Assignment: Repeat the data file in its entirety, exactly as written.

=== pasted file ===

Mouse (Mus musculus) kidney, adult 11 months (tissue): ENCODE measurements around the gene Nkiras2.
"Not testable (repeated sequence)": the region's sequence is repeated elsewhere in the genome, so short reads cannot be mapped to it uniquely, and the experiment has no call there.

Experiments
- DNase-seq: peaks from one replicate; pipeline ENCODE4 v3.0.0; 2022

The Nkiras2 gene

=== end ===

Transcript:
Mouse (Mus musculus) kidney, adult 11 months (tissue): ENCODE measurements around the gene Nkiras2.
"Not testable (repeated sequence)": the region's sequence is repeated elsewhere in the genome, so short reads cannot be mapped to it uniquely, and the experiment has no call there.

Experiments
- DNase-seq: peaks from one replicate; pipeline ENCODE4 v3.0.0; 2022

The Nkiras2 gene